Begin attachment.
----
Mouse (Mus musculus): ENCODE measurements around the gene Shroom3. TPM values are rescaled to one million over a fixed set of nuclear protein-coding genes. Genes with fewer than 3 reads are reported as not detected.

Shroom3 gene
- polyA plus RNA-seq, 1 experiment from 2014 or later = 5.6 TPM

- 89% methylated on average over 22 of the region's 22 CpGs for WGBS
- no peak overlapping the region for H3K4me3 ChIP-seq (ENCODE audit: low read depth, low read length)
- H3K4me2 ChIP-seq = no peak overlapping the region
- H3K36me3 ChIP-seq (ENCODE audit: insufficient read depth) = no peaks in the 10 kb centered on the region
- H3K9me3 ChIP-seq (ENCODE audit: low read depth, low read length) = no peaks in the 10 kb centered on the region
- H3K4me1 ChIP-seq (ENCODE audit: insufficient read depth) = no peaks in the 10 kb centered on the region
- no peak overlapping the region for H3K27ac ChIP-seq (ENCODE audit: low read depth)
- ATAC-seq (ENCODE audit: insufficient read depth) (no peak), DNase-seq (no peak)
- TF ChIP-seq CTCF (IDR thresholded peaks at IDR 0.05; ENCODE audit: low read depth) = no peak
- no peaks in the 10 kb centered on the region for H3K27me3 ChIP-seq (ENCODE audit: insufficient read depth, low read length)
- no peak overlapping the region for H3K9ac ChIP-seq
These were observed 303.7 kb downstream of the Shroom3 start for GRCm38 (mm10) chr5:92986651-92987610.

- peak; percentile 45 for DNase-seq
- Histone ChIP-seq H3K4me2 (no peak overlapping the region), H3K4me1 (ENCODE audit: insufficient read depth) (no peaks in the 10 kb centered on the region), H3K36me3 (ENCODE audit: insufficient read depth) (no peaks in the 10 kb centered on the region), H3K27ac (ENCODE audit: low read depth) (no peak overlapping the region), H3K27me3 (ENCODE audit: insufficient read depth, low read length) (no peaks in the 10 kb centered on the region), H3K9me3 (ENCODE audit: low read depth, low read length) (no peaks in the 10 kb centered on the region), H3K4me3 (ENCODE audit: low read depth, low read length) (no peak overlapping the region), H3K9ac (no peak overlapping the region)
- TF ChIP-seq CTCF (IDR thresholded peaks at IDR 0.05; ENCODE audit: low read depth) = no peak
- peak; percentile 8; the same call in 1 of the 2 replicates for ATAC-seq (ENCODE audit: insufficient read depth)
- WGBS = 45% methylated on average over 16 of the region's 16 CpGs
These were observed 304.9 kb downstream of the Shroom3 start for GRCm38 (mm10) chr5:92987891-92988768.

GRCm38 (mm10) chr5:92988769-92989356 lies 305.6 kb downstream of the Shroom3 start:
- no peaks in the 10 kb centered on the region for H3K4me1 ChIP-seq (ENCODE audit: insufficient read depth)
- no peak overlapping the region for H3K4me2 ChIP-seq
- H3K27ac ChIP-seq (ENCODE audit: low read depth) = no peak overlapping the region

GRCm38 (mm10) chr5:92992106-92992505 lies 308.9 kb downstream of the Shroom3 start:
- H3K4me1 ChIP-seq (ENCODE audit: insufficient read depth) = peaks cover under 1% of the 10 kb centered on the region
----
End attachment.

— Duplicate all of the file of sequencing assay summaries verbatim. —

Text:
Mouse (Mus musculus): ENCODE measurements around the gene Shroom3. TPM values are rescaled to one million over a fixed set of nuclear protein-coding genes. Genes with fewer than 3 reads are reported as not detected.

Shroom3 gene
- polyA plus RNA-seq, 1 experiment from 2014 or later = 5.6 TPM

- 89% methylated on average over 22 of the region's 22 CpGs for WGBS
- no peak overlapping the region for H3K4me3 ChIP-seq (ENCODE audit: low read depth, low read length)
- H3K4me2 ChIP-seq = no peak overlapping the region
- H3K36me3 ChIP-seq (ENCODE audit: insufficient read depth) = no peaks in the 10 kb centered on the region
- H3K9me3 ChIP-seq (ENCODE audit: low read depth, low read length) = no peaks in the 10 kb centered on the region
- H3K4me1 ChIP-seq (ENCODE audit: insufficient read depth) = no peaks in the 10 kb centered on the region
- no peak overlapping the region for H3K27ac ChIP-seq (ENCODE audit: low read depth)
- ATAC-seq (ENCODE audit: insufficient read depth) (no peak), DNase-seq (no peak)
- TF ChIP-seq CTCF (IDR thresholded peaks at IDR 0.05; ENCODE audit: low read depth) = no peak
- no peaks in the 10 kb centered on the region for H3K27me3 ChIP-seq (ENCODE audit: insufficient read depth, low read length)
- no peak overlapping the region for H3K9ac ChIP-seq
These were observed 303.7 kb downstream of the Shroom3 start for GRCm38 (mm10) chr5:92986651-92987610.

- peak; percentile 45 for DNase-seq
- Histone ChIP-seq H3K4me2 (no peak overlapping the region), H3K4me1 (ENCODE audit: insufficient read depth) (no peaks in the 10 kb centered on the region), H3K36me3 (ENCODE audit: insufficient read depth) (no peaks in the 10 kb centered on the region), H3K27ac (ENCODE audit: low read depth) (no peak overlapping the region), H3K27me3 (ENCODE audit: insufficient read depth, low read length) (no peaks in the 10 kb centered on the region), H3K9me3 (ENCODE audit: low read depth, low read length) (no peaks in the 10 kb centered on the region), H3K4me3 (ENCODE audit: low read depth, low read length) (no peak overlapping the region), H3K9ac (no peak overlapping the region)
- TF ChIP-seq CTCF (IDR thresholded peaks at IDR 0.05; ENCODE audit: low read depth) = no peak
- peak; percentile 8; the same call in 1 of the 2 replicates for ATAC-seq (ENCODE audit: insufficient read depth)
- WGBS = 45% methylated on average over 16 of the region's 16 CpGs
These were observed 304.9 kb downstream of the Shroom3 start for GRCm38 (mm10) chr5:92987891-92988768.

GRCm38 (mm10) chr5:92988769-92989356 lies 305.6 kb downstream of the Shroom3 start:
- no peaks in the 10 kb centered on the region for H3K4me1 ChIP-seq (ENCODE audit: insufficient read depth)
- no peak overlapping the region for H3K4me2 ChIP-seq
- H3K27ac ChIP-seq (ENCODE audit: low read depth) = no peak overlapping the region

GRCm38 (mm10) chr5:92992106-92992505 lies 308.9 kb downstream of the Shroom3 start:
- H3K4me1 ChIP-seq (ENCODE audit: insufficient read depth) = peaks cover under 1% of the 10 kb centered on the region